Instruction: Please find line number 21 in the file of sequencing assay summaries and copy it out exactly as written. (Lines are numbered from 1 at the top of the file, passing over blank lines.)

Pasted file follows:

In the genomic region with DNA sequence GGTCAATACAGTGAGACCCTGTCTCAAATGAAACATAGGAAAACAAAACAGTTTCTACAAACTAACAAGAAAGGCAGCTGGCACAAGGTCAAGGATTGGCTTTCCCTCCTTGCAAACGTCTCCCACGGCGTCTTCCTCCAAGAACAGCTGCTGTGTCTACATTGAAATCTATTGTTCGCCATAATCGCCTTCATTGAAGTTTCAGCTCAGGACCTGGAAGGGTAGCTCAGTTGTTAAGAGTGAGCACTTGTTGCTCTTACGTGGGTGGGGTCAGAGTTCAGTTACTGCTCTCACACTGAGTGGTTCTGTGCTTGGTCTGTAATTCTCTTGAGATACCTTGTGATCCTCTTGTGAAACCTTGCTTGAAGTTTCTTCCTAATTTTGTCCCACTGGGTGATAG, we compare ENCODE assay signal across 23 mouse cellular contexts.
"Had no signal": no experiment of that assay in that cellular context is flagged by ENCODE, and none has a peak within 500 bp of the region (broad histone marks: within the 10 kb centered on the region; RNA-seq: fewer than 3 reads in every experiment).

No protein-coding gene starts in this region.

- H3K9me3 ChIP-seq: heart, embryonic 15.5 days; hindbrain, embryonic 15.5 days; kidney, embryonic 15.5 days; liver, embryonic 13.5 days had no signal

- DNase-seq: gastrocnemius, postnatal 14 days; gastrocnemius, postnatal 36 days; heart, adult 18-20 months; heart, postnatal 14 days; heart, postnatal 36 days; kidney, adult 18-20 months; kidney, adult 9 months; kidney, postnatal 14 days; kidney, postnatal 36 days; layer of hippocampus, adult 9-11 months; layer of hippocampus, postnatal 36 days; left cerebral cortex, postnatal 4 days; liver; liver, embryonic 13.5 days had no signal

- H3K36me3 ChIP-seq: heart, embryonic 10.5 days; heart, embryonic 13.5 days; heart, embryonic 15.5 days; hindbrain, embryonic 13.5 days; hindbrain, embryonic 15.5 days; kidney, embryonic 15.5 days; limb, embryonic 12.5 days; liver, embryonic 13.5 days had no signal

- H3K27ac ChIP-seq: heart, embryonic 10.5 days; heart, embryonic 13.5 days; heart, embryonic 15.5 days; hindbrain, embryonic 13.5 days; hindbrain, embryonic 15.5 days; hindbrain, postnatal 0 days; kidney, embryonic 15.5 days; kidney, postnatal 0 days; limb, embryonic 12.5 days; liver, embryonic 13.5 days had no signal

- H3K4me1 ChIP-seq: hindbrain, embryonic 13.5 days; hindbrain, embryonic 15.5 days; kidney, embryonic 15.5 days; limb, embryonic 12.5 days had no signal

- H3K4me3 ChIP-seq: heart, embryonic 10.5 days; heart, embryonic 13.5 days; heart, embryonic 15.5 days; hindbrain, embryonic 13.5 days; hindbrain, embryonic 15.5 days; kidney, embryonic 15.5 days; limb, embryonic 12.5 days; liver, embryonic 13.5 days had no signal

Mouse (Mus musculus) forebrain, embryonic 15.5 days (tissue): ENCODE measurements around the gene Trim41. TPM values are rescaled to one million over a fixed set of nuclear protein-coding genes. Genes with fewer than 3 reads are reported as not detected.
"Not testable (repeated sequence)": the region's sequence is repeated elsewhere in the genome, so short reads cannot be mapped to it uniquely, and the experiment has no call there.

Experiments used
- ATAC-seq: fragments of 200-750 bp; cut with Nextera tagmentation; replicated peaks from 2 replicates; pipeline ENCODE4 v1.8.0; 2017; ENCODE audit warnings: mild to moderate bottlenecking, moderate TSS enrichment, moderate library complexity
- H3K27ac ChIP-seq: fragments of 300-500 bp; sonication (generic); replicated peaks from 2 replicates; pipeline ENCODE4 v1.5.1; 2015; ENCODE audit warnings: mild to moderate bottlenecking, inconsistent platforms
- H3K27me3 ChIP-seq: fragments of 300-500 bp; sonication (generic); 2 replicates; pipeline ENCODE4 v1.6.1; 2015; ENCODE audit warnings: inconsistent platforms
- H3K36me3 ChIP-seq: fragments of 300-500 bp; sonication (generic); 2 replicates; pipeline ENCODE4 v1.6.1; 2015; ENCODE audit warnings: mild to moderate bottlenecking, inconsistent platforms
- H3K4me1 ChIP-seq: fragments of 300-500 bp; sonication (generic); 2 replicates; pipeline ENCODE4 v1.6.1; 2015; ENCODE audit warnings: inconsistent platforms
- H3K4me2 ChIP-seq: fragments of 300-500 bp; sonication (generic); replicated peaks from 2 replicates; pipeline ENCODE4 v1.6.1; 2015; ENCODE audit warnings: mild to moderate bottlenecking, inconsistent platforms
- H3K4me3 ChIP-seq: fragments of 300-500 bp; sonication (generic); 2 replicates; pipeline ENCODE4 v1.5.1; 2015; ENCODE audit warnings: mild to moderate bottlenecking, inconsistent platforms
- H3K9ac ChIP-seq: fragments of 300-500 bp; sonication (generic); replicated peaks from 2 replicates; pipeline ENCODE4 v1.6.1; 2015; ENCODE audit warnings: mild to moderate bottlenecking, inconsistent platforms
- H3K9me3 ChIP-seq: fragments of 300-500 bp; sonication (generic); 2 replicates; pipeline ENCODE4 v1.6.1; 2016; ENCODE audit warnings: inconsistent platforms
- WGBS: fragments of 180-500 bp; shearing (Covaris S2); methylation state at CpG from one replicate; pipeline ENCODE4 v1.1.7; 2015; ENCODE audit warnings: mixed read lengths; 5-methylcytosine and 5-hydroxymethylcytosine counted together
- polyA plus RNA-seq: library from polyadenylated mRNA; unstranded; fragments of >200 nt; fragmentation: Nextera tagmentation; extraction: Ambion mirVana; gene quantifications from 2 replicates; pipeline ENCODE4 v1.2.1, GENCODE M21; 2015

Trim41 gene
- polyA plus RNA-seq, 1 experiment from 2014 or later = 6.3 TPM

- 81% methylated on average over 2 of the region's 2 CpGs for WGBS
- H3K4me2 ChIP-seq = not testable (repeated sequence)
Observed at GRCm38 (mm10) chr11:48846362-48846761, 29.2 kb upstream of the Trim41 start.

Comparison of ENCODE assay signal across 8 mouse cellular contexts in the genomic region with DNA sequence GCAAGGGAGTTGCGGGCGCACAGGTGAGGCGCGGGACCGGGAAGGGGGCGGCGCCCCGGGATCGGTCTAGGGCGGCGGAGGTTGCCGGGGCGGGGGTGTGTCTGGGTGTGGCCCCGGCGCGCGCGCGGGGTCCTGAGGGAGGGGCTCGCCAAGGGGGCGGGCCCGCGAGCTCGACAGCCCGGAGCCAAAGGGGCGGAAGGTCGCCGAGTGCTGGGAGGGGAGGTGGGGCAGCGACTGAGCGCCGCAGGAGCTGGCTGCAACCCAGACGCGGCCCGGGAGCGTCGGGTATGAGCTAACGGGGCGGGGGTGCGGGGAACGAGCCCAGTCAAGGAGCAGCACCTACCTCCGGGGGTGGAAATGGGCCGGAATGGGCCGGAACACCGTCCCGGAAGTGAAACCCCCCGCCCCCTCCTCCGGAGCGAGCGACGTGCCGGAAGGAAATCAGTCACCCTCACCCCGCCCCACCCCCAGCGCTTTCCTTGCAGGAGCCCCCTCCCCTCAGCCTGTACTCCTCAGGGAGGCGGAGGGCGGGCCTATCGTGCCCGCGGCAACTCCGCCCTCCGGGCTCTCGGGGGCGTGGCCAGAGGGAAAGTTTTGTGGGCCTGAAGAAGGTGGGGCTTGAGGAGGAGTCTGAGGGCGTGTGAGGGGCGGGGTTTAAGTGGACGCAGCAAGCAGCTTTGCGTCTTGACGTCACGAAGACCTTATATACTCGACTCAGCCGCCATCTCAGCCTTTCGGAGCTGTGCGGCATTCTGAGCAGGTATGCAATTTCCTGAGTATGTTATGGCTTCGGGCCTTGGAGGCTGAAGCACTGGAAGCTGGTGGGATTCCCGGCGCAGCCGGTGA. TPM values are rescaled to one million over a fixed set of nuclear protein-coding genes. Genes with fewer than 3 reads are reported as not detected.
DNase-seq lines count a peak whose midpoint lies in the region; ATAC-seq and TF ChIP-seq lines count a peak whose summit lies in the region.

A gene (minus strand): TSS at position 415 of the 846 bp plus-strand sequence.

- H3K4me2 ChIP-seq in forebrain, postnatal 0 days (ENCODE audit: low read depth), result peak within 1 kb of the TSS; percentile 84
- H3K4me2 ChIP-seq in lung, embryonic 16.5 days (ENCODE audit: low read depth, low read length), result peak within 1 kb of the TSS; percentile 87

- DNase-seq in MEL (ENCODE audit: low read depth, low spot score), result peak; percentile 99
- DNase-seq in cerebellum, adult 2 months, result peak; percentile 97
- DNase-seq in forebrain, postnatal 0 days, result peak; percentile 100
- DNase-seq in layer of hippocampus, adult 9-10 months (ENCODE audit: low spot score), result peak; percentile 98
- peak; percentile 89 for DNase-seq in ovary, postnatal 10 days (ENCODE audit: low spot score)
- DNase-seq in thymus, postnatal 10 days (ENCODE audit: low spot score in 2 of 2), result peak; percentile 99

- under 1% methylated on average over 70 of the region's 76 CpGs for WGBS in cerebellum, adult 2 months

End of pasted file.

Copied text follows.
- H3K9me3 ChIP-seq: fragments of 300-500 bp; sonication (generic); 2 replicates; pipeline ENCODE4 v1.6.1; 2016; ENCODE audit warnings: inconsistent platforms